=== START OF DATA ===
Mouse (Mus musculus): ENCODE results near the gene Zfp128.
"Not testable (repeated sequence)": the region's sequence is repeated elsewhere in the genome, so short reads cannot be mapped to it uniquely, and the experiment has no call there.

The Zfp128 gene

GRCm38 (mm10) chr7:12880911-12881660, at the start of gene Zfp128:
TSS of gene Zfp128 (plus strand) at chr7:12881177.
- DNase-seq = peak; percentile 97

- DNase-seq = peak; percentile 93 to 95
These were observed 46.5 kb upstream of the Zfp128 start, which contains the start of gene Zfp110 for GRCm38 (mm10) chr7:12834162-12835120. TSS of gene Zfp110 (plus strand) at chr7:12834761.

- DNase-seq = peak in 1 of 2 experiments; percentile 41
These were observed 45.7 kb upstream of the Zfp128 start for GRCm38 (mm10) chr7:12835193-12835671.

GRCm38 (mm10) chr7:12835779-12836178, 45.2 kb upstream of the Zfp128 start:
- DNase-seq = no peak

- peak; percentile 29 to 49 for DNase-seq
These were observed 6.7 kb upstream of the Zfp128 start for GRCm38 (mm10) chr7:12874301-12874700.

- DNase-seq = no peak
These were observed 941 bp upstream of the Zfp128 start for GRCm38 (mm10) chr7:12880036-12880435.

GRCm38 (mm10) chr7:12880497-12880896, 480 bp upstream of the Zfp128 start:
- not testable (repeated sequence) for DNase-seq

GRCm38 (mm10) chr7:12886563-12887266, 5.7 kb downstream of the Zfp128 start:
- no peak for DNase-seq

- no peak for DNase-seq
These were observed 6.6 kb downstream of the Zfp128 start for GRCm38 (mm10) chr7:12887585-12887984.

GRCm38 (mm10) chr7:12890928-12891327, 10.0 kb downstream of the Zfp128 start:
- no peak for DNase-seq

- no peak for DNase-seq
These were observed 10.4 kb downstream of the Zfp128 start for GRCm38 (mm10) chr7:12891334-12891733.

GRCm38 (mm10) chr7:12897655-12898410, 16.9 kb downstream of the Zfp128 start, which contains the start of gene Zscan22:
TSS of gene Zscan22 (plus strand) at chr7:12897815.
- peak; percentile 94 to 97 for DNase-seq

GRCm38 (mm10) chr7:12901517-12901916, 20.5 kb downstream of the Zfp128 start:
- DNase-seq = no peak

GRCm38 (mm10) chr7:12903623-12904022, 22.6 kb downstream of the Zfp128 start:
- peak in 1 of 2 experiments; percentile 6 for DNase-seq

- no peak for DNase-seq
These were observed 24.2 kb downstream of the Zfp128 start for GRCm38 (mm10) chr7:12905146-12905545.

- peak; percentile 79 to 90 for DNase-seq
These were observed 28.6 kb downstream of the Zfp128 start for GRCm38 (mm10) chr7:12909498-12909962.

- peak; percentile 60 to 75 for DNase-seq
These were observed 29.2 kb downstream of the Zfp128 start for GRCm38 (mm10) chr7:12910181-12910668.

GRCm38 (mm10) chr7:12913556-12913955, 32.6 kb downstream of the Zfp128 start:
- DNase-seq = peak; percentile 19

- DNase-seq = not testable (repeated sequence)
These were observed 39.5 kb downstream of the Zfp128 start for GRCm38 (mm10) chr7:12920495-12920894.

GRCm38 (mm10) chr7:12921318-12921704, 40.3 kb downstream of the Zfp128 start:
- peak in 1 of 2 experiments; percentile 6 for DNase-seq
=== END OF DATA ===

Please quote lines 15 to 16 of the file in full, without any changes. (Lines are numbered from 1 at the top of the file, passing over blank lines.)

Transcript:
- DNase-seq = no peak
These were observed 941 bp upstream of the Zfp128 start for GRCm38 (mm10) chr7:12880036-12880435.